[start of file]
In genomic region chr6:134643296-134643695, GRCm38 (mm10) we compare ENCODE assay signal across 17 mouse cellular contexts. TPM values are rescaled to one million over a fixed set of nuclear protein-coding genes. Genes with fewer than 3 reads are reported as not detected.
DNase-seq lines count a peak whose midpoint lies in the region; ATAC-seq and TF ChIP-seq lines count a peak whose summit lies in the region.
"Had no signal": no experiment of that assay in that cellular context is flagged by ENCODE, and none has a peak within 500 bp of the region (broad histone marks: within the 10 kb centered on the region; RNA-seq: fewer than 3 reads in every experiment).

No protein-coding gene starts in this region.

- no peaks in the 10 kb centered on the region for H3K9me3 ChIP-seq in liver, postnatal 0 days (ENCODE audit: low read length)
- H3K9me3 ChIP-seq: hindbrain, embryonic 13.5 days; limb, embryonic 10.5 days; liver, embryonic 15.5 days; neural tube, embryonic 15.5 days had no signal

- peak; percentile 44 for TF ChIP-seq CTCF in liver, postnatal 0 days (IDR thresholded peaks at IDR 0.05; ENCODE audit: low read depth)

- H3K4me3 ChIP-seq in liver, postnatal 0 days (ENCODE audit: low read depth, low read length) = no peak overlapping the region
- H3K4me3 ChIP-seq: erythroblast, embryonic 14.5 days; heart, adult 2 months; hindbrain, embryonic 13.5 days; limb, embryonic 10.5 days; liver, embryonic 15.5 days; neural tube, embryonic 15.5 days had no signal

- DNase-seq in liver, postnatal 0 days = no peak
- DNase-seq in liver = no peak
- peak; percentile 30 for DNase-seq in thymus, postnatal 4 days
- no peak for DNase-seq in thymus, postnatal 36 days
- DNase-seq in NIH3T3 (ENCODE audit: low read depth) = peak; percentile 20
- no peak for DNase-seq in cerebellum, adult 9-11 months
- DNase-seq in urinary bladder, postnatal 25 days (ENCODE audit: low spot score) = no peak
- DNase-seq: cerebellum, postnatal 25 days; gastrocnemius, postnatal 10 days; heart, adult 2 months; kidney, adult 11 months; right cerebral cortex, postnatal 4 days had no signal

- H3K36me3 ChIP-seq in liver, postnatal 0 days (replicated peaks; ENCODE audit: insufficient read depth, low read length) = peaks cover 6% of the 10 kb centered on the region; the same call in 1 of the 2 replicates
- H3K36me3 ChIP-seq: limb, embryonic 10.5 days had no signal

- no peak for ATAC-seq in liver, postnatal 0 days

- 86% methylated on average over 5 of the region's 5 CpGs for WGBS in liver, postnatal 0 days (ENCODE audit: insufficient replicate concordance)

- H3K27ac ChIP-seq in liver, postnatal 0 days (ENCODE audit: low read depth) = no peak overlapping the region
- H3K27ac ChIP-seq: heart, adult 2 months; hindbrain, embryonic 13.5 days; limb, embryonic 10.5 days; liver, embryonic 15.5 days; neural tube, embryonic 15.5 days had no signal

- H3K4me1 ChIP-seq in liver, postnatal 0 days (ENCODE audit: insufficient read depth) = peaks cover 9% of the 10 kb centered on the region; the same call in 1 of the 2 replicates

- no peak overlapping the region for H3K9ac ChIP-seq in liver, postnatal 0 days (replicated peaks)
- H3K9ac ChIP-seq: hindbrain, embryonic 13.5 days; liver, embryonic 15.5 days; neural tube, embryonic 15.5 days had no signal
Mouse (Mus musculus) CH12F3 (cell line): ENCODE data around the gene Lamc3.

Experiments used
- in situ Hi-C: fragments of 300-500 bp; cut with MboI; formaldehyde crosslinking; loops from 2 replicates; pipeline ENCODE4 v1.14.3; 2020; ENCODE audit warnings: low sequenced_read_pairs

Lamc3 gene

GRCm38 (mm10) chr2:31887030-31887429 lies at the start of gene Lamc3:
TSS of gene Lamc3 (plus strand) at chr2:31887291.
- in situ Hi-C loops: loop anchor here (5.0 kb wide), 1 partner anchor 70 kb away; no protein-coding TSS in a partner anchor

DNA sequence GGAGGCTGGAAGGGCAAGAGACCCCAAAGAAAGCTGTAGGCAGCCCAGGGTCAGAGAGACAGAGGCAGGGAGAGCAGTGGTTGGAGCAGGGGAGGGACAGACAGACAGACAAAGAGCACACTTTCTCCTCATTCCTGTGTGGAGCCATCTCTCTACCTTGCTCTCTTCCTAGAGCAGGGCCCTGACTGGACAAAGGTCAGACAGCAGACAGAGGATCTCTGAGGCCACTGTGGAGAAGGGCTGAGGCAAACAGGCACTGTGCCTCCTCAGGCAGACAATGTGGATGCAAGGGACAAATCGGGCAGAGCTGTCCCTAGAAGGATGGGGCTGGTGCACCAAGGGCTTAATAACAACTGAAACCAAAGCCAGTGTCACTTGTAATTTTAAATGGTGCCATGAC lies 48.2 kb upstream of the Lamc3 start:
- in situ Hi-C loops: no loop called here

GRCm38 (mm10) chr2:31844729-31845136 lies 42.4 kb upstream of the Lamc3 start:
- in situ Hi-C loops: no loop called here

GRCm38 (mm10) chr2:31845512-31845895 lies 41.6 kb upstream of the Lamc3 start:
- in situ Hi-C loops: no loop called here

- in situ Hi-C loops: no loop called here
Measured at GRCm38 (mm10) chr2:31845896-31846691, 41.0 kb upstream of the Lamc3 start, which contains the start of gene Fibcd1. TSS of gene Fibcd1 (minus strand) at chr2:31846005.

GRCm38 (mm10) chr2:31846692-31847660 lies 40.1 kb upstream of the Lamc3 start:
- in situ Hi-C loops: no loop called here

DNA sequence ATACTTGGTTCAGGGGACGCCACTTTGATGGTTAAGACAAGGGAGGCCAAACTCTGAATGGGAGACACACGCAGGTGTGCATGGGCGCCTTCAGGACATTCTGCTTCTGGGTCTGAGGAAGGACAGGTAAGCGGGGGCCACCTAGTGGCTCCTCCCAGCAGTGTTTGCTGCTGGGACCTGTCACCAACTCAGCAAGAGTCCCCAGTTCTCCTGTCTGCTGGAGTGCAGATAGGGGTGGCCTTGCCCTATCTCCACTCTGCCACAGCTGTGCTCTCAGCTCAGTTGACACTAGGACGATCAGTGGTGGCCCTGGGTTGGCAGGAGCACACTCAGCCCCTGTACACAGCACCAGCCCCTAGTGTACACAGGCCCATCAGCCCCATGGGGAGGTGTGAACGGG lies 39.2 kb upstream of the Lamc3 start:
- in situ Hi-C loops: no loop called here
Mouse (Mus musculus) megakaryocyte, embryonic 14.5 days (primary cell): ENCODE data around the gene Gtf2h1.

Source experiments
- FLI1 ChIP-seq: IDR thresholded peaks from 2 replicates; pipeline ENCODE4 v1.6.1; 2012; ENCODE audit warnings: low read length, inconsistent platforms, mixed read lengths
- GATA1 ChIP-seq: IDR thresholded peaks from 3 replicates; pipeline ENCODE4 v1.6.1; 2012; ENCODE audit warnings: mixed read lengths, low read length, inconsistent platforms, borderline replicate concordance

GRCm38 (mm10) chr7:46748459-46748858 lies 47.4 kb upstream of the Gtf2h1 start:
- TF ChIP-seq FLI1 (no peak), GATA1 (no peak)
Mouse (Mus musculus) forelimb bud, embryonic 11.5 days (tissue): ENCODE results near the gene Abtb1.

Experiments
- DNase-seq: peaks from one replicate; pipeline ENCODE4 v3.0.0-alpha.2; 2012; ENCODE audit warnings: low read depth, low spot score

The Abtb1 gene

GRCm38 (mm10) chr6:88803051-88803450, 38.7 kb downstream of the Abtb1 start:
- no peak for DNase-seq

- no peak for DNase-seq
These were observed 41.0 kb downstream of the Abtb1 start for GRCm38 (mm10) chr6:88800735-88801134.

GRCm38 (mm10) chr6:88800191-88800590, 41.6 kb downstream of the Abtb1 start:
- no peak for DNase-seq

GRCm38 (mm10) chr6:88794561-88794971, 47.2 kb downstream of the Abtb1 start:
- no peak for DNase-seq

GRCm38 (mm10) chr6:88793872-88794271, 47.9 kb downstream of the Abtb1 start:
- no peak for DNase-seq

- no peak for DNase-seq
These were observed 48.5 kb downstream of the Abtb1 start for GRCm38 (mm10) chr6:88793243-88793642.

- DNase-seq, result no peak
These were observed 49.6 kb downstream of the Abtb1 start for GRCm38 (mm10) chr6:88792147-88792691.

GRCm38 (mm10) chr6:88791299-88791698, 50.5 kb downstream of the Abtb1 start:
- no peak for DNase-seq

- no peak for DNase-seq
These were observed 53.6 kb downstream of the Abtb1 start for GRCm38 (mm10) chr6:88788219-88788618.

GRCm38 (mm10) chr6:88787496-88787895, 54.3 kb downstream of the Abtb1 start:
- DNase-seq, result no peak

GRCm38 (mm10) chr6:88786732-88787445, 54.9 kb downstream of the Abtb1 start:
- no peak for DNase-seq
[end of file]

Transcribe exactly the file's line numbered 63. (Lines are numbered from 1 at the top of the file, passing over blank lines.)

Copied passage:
- no peak for DNase-seq